Custom of the Camel and the Wedding of Maniο
The custom has its roots in the years of Ottoman rule. Based on the legend the custom reenacts a real event, regarding the abduction of a local girl called Manio by the local Turkish commissioner (Aga). The young men of the village led by her betrothed, in order to free her, came up with the trick of the Camel, similar to the Trojan Horse.
They made a rudimentary camel so that some of them could hide under it and others followed it disguised. They set up a feast outside the Turkish camp.
The Turks, seeing the joy of the young people, opened the camp gate and caroused with the Greeks until they all fell drunk in the morning. While everyone was asleep, her betrothed with his friend freed Manio and the next day they got married.
Since then and every year, the custom of the Camel is revived in remembrance of their reunion, accompanied by instruments (davuls and zurnas). The custom of the Camel takes place on the Epiphany Day and the next day, on St. John’s celebration day, the representation of Manio’s wedding takes place. Bride and best man are men dressed in women’s clothes.
Reminding the ingenuity and cunning required to defeat the opponent, especially in times when the people were under foreign domination. People also have the opportunity to celebrate life, have fun and taste traditional dishes along with plenty of wine and tsipouro.
The custom begins on January 5, the eve of Epiphany. The participants of that day, namely the dancers, the local musicians with davuls and zurnas and whoever wishes from the villagers, go to pick up the bells. The bells are usually in the house of a breeder who offers them for the custom. Then they go around the village dancing with the bells.
The next day, the Epiphany Day, the dancers, the local musicians, the “Camel”, the groom and the bride, a group of fustanella (a traditional pleated skirt-like garment) wearers, called “Tzamalarides”, as well as football and basketball clubs, participate in the reenactment. The feast takes place in the village square, where with the participation of all the people, the reunion of the groom and the bride is celebrated. During the feast grilled local sausages, wine and other local delicacies are offered in the square. After the feast is over, those who have participated in the reenactment of the custom (local musicians, camel, groom, bride, dancer, Tzamalarides and whoever else wants to accompany) make a procession in the village.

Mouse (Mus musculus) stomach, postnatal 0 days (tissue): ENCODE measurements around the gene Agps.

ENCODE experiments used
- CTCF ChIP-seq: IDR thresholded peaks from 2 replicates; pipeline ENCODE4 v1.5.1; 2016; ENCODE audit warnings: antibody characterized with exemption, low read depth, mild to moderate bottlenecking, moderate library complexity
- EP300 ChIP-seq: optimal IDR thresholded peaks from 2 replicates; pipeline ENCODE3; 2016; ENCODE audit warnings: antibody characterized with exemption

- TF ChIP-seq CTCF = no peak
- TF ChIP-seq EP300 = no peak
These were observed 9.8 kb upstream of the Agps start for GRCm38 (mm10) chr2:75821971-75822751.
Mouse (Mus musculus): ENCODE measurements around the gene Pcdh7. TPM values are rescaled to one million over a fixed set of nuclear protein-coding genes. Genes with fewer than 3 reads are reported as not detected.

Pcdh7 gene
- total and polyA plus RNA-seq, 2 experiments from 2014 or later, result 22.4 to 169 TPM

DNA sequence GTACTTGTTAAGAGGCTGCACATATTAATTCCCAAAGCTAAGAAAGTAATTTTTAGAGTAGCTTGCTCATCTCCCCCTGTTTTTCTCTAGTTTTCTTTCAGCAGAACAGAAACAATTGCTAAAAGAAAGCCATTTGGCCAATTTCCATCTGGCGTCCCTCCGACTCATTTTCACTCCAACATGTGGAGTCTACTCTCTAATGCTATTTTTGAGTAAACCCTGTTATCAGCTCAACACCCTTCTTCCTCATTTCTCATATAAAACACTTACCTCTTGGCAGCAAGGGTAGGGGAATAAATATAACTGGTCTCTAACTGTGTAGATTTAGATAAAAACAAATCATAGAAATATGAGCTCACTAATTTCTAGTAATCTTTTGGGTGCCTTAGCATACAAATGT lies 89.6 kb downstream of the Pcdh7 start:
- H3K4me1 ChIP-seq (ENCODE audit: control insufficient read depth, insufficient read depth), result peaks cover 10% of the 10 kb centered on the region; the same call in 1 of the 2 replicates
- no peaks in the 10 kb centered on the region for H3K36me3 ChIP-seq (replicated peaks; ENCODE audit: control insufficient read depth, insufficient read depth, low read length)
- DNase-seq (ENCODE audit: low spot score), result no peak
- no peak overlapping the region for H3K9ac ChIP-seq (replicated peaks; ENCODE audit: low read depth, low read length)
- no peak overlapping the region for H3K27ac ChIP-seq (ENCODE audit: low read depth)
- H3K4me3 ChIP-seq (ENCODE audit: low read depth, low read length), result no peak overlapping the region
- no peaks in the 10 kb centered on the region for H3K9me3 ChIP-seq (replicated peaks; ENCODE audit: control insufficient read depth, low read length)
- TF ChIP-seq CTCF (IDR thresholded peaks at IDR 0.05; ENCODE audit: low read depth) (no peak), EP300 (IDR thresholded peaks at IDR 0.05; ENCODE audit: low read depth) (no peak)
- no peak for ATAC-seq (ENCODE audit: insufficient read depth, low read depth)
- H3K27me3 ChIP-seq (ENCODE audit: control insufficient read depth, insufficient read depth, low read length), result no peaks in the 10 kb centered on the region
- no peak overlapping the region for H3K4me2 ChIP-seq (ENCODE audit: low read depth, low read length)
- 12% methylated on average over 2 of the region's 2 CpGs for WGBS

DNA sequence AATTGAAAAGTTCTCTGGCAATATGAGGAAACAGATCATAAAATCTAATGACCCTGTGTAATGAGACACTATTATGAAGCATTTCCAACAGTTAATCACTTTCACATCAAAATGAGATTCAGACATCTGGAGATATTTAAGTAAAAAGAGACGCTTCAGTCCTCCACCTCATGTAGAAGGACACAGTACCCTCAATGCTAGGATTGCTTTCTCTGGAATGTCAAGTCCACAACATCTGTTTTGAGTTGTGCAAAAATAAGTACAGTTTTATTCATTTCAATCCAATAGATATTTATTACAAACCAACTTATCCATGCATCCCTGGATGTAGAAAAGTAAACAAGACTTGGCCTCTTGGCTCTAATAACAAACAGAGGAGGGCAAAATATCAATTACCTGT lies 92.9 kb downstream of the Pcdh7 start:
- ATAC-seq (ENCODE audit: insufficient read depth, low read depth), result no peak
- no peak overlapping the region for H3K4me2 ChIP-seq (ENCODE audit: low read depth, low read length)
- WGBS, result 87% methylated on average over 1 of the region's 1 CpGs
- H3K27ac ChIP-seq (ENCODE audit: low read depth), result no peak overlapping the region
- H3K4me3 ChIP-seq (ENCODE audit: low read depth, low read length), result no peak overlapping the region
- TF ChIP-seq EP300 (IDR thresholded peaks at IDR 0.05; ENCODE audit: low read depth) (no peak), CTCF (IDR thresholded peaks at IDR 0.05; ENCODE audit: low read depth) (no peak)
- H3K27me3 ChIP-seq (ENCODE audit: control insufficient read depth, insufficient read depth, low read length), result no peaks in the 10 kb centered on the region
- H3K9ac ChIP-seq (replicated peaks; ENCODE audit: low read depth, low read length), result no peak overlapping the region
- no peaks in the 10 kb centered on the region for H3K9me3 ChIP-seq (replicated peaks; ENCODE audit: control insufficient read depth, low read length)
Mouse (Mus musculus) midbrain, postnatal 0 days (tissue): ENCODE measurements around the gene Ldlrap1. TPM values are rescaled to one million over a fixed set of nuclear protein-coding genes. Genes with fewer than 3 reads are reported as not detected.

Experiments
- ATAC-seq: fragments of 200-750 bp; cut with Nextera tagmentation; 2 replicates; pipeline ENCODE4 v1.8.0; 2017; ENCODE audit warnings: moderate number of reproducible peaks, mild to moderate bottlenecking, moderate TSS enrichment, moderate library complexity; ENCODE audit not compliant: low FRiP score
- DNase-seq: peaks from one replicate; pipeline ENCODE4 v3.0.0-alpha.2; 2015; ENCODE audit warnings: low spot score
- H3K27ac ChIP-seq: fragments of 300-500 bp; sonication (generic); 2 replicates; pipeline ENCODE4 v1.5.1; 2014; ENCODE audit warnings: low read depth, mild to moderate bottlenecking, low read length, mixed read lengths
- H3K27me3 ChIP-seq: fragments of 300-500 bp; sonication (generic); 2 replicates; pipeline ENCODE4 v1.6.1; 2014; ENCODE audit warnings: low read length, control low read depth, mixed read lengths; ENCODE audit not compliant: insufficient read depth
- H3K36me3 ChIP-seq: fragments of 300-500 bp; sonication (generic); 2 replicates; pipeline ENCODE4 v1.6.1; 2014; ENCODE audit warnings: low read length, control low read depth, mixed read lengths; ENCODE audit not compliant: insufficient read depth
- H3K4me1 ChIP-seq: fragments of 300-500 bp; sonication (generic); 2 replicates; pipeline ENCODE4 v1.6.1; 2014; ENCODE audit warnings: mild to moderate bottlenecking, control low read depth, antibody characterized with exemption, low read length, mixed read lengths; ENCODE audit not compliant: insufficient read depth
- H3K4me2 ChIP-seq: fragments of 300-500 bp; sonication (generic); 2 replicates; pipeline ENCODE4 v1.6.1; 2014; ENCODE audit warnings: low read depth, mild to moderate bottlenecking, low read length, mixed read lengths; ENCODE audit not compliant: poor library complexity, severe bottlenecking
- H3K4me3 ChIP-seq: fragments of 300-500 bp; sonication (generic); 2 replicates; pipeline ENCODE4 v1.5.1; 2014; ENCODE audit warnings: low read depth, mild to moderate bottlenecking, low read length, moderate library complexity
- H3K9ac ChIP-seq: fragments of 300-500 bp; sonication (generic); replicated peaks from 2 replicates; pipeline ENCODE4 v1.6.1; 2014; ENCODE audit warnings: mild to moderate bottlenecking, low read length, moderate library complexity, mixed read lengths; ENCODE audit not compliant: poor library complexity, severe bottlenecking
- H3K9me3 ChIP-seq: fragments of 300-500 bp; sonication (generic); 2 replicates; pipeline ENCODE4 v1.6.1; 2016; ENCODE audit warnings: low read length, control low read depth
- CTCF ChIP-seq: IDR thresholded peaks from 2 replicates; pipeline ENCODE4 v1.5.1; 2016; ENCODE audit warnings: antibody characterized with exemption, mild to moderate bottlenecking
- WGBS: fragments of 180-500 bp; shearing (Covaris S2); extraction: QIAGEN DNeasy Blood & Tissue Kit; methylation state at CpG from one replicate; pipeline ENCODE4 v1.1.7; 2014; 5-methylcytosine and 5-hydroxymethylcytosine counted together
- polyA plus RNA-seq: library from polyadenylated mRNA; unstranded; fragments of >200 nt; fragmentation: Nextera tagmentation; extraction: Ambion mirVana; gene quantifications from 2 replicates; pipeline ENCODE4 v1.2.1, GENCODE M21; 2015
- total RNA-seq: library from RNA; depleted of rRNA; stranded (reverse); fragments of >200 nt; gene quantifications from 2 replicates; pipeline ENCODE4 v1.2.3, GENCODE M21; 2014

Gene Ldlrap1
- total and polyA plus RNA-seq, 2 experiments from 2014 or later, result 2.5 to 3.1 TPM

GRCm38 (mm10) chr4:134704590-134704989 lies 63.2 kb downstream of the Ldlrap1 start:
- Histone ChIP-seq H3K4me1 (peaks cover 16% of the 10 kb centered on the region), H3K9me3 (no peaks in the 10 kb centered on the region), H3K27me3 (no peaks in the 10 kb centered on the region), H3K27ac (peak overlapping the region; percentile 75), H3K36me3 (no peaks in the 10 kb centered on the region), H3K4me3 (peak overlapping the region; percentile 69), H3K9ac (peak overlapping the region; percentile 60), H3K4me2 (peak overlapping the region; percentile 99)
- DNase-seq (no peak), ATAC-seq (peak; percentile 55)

The next day continues with having fun in the square (without the camel) and another procession in the village.
Experiential and interactive activities
Whoever wants can join the procession.
There are no technological, organizational, social or artistic innovations.
Main features and services that attract public
The reenactment of the custom accompanied by davuls and zurnas but also the promotion of local dishes (such as local sausages).
Key partners and supporters
Municipality of Polygyros, Municipal Community of Galatista, local associations and sponsorship of citizens in order to support the custom.
Participants, local community and customer segment
Citizens-sponsors of the community, associations especially for the reenactment of the custom, locals and visitors.
Communication and dissemination channels
Mainly through local channels and social media (facebook). Also, people can contact the Municipality and the sponsors.
Specific elements and features
Managerial and organizational specifics
There is not any organization and management model.
The custom takes place in the square of the village. There are parking places in the vicinity. Also the square can be approached on foot.
Liaison with other activities and events of the Black Sea Basin region
There are no associations and connections with other countries for this event.
The custom takes place in Galatista, a semi-mountainous historic traditional village located in the Municipal Unit of Anthemounta of the Municipality of Polygyros, in the Regional Unit of Chalkidiki. Specifically, the custom takes place in the village’s square (Episminagou I. Hatzoudi square) and then a procession takes place in the village accompanied by the camel, the bride, the groom and the orchestra.
Galatista is dated back to the 9th c. and remains nowadays a picturesque village with an organic tissu, narrow alleys, traditional houses, fountains and great churches dating from the first half of the 19th century, in some of which ancient spolia have been incorporated. In the middle of the settlement stands the Byzantine Tower of Galatista, dating from the 14th century, that is said to have given its name to the village, while two nearby stone watermills date back to the same period of construction of the tower.
Every year on the 5th, 6th and 7th of January. On January 5 the procession of the bells and the decoration of the “Camel” take place, on January 6, the revival of the custom of “Camel” and on January 7, the “Wedding of Manio”.
Organizer and contact information
Municipality of Polygyros - Municipal Community of Galatista,